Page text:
| | | | |

Transform a Plastic Planter to Look Like Weathered Stone

You can create the look of weathered concrete or easily on any surface by using Spackle or Stucco Patch. In this post I am sharing one more way to create DIY stone finish using a craft paint called Tommy Rock Paste and Coating.

Last week I shared a glimpse of some of the decorative items I used to pretty up the deck on the lake side of my house for the outdoor living season. After I wrote that post, I went in search for more items to use.

I had fun shopping the house, every room, nook and cranny to find stuff to place outside.

Thrifty ideas on how to decorate outdoors and in a garage.

One item or actually 3 items I found – a trio of mini faux boxwood globes, I decided to move from the garage out to the deck where they would add more interest.

When fall arrives in 6 months, I can place them back in the garage. :-)

How to paint plastic to look like stucco or a stone surface.

When I got the trio outside and placed them on the table, I didn’t like the faux clay look of the plastic pots.

“Oh, well”, I thought – “Back to the garage they go”, but then I remembered I had received a new DIY paint to try out that is not like any paint I have ever used. It is a texture paint called Rock Paste that when used with different colored finishes creates all types of faux stone effects.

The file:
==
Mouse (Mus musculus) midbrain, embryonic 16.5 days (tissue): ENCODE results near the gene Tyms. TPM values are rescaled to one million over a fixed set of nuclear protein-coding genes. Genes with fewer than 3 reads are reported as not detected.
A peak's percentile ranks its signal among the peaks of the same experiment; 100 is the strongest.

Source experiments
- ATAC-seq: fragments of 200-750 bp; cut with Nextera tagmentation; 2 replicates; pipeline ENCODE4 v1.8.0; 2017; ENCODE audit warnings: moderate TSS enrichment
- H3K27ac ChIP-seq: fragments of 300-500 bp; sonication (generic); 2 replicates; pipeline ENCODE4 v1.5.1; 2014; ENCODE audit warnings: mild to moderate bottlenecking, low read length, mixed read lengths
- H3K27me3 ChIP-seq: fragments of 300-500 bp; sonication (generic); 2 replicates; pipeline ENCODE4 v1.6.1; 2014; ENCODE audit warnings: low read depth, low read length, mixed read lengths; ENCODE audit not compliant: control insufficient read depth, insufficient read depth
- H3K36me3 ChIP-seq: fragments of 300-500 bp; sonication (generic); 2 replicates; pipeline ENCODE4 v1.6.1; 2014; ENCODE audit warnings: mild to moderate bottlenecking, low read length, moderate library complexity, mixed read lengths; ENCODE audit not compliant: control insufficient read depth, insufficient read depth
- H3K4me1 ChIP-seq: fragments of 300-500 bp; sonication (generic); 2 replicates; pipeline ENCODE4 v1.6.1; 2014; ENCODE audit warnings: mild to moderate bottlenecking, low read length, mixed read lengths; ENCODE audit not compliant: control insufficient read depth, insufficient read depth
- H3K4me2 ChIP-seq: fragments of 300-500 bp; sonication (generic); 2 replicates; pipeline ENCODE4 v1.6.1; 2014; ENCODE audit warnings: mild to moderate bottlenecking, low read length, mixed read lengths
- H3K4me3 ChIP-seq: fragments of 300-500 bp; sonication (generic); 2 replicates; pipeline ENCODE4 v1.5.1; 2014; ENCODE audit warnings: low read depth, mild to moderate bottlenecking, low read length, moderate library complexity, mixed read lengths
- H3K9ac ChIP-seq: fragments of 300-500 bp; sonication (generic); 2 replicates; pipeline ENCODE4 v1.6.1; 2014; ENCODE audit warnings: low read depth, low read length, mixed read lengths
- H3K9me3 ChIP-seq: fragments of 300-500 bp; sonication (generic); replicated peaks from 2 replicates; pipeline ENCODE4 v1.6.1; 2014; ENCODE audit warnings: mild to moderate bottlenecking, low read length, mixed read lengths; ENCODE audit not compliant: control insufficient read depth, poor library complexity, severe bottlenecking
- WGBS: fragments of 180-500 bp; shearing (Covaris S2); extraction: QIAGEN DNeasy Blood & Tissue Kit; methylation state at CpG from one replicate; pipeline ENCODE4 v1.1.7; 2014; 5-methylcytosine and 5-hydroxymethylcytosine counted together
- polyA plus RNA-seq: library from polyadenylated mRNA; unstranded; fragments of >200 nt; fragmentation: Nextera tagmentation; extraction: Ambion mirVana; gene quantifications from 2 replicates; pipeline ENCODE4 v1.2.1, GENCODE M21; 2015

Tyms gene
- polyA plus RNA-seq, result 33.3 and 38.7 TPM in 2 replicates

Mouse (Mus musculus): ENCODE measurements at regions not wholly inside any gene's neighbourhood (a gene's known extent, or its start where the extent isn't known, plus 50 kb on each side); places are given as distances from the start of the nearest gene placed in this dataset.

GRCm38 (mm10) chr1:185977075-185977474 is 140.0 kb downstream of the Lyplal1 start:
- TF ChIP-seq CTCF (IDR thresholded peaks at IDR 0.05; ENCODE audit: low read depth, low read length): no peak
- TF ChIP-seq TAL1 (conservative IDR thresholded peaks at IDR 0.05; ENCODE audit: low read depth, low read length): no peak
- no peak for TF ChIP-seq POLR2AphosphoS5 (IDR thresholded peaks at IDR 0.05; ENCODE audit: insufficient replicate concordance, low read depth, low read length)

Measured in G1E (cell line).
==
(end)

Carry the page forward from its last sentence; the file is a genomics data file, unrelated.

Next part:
I thought maybe I could make the plastic pots look like stone pots using the paint.

There have been a few times that I used weathered stone textured spray paint and textured spray paint for plastic on a few flower pots, lamps and a few other items over the years, but I have never been happy with how the paint looks.

It ended up looking more like sand and overall the finish looked too even. Real stone has lots of variations in color and texture.

Tommy Art Texture Paint - It is paint that looks like stone

So I figured I had nothing to lose and went for it. I gathered the textured paint finish products I received and got to work.

In less than an hour I transformed the pots to look like stone and stucco. It was so easy since you don’t have to apply the paint perfectly. A messy application looks better.

Step by step faux stone painting tutorial showing how to create texture or a rock finish on any surface.

What do you think? Pretty cool, right?

How to paint faux stone look on a plastic flower pot using Tommy Art paint. It is a stone effect paint that is so easy to apply to achieve the look of real stone, rock or stucco.

To achieve the textured stone look on the plastic pots I used Tommy Art Rock Paste and antiquing coatings and colors from Tommy Art DIY Paint.

Tommy Art carries a whole line of DIY paints and products from mineral paints, metallic, hammered metal, shine, texture, transfer gels and other special effects paints and coatings.

You can even use stencils with the Rock Paste that I used. Check out the video at the end of this post to see what can be created.

How to Create The Look of Weathered Rock or Textured Stone on Any Surface